The city of La Crosse held its first capital improvement budget planning meeting Monday night over livestream, combing through the dollar amount each department was requesting to complete its projects in the next fiscal year.
In total, the city department heads requested $26,213,100 in new borrowing for projects, but this is just a first draft number, and officials will work in the coming months to narrow it down and find priority projects.
The largest requests came in transportation and utility projects, amounting to $13,180,600 in new borrowing for its projects.
But officials with the departments warned that street projects would look a bit different for the next year, planning to make major upgrades to only about 3.5 miles of roadway in the city.
“This is down from previous years with miles,” said Mike La Fleur with the streets department, “but they are spendier projects.”
The North Side fire station was also labeled as a priority project for 2021 by officials.
The project has been in the works since 2012, but is getting closer to reality, as officials work to finalize a property.
“I’m relatively confident we’ll have the property secured in the coming months,” said La Crosse Fire Chief Ken Gilliam at Monday’s meeting.
The newly constructed fire station is budgeted for $6.8 million, and officials indicated the possibility that the North Side police station would also be joining them at the new building.
“Especially the North Side fire station is just in terrible shape, and I was just shocked when I walked through it,” said city council member Scott Neumeister.
The $6.9 million public safety project requests also included a new fire station alert system, which is currently “failing,” leaving officials to hunt for spare parts on Ebay and Craigslist to keep it running, they reported.
“We’re at a point where we need to make these investments,” Gilliam said.
There were $3.5 million in requests for buildings and grounds, including a major renovation for the South Community Library, and renovations to the old fish hatchery building in Riverside Park, which used to be home to the Historical Society museum.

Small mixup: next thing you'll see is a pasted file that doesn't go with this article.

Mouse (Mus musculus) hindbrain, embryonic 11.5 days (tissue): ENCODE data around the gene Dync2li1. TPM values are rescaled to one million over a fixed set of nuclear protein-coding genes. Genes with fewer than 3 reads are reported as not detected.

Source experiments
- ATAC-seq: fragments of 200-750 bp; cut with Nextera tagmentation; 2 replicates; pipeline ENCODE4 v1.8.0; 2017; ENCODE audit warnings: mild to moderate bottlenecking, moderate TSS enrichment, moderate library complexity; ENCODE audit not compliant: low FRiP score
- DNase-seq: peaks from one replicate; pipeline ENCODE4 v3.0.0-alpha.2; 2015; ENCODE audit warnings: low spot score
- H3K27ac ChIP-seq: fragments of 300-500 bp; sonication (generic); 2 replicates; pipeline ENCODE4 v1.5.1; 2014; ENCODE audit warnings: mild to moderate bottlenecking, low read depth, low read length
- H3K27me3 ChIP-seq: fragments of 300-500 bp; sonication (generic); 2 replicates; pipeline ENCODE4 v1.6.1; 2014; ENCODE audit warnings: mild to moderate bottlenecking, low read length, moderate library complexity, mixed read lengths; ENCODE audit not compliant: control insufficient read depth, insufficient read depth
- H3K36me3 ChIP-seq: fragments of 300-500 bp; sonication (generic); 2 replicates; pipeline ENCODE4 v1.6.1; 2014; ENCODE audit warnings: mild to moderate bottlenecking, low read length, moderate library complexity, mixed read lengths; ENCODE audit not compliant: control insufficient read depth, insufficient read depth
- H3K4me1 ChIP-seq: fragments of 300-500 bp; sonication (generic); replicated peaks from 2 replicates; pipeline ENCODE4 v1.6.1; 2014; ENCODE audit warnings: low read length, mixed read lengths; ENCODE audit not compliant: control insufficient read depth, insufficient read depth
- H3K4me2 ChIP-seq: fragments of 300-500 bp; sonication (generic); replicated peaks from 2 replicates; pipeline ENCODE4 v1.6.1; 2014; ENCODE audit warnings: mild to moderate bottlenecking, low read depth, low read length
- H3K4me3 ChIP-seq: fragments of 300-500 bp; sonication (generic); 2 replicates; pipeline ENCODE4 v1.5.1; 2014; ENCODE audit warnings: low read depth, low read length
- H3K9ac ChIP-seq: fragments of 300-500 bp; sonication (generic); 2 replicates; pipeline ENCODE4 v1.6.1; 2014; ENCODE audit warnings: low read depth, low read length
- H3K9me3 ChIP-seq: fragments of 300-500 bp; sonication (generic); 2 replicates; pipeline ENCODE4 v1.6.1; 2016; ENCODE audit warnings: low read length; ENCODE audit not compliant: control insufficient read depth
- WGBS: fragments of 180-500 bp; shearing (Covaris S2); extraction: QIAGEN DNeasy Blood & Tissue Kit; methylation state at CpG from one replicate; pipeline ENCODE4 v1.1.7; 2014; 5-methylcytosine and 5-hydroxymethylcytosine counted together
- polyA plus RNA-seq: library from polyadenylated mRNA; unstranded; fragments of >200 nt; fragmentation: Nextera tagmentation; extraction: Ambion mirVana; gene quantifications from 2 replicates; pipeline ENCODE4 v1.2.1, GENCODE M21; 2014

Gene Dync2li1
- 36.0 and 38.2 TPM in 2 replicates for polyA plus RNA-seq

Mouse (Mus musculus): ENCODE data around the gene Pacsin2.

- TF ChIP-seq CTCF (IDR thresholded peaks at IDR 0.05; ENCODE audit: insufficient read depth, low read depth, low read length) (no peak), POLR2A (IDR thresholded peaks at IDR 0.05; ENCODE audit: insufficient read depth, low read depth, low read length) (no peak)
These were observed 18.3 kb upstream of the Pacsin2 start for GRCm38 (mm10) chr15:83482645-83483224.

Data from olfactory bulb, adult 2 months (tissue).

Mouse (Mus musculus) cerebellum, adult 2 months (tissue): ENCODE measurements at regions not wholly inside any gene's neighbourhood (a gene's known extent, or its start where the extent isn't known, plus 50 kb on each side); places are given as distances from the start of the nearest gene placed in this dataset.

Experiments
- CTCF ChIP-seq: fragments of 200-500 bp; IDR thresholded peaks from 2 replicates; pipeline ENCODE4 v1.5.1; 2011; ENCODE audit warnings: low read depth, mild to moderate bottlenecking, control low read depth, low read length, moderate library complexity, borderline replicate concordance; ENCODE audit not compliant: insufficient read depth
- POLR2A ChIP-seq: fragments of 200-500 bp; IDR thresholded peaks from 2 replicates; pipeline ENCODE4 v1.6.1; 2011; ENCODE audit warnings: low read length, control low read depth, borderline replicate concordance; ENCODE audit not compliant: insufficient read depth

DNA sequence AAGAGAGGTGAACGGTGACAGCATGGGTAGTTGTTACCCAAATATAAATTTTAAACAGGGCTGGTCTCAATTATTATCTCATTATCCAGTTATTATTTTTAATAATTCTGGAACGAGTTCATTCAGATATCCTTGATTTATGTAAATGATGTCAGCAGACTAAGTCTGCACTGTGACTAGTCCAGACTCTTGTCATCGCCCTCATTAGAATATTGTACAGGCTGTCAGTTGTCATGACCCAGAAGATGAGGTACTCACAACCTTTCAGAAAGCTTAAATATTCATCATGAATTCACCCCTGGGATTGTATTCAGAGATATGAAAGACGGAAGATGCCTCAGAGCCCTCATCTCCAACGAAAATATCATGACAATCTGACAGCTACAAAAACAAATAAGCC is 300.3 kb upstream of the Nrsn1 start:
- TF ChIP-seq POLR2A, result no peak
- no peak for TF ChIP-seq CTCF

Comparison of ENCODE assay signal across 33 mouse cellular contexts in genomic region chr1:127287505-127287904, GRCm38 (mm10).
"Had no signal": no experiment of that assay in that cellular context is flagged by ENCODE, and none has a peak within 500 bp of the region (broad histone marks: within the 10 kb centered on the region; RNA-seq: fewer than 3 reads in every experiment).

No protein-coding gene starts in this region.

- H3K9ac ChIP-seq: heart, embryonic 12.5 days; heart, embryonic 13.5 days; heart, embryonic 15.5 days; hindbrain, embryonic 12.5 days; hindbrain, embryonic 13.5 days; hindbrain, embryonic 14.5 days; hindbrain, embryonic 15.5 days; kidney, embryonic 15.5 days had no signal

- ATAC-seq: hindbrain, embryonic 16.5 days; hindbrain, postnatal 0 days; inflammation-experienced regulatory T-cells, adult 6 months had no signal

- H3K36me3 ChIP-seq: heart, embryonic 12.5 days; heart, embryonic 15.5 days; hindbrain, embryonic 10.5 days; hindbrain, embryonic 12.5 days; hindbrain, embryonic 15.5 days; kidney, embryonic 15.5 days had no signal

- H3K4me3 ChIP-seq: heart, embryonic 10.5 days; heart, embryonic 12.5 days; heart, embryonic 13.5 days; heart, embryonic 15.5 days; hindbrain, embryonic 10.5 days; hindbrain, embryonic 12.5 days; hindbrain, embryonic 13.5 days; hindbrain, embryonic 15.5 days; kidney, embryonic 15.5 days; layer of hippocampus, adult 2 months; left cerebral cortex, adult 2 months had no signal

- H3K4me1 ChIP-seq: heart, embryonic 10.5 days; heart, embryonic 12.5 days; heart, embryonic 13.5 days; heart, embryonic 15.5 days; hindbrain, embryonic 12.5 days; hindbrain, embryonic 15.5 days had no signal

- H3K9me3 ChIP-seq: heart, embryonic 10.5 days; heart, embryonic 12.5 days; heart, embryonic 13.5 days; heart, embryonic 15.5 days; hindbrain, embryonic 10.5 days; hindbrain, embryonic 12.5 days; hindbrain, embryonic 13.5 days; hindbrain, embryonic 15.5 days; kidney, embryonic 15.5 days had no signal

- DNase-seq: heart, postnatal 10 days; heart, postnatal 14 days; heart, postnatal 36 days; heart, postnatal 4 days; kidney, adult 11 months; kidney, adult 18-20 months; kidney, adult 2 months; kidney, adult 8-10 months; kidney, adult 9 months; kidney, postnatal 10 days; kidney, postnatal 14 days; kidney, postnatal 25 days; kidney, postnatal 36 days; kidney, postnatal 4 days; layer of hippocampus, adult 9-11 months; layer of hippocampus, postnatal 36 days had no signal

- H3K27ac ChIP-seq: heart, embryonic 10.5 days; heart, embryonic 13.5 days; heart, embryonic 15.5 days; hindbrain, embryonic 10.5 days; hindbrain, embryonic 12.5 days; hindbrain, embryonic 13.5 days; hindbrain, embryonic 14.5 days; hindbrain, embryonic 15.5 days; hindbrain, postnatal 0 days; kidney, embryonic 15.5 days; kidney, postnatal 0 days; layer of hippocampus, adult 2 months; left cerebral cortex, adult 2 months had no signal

Officials indicated they’d like to see a revenue-generating tenant in the building, like a deli, but that the building would be a several-year project.
“Although it’s been a great building, and it’s been a great space for the visitors, there’s more that can be done,” Mayor Tim Kabat said.
Flood control and waterfront project requests amounted to about $900,000, major improvements dedicated to improving the city’s hydraulic levee system.
Just over $1 million was requested for parks, recreation and forestry projects, and $420,500 for planning and community development projects.
The city is expecting to spend about $290 million in capital projects through 2025, though this number is subject to change.
Officials remained cautious of how the current global crisis could impact these numbers, though, as they prepare for major losses in the coming years.
“The city is facing a very significant budget gap for our 2020 budget, and we’re also anticipating that next year might even be worse,” Kabat said to committee members and department heads at the meeting.
Earlier this month, the city’s financial department forecasted the city to lose about $5.9 million, about 8.65% of its revenue, for 2020.
“Our idea here is, let’s go ahead and plan for the capital budget like we would under normal circumstances,” he said, “but obviously knowing it might change.”
The city will hold its first public hearing on the capital project budget at 6 p.m. June 8. It’s still uncertain whether the meeting will be in-person or virtual.
Concerned about COVID-19?
Sign up now to get the most recent coronavirus headlines and other important local and national news sent to your email inbox daily.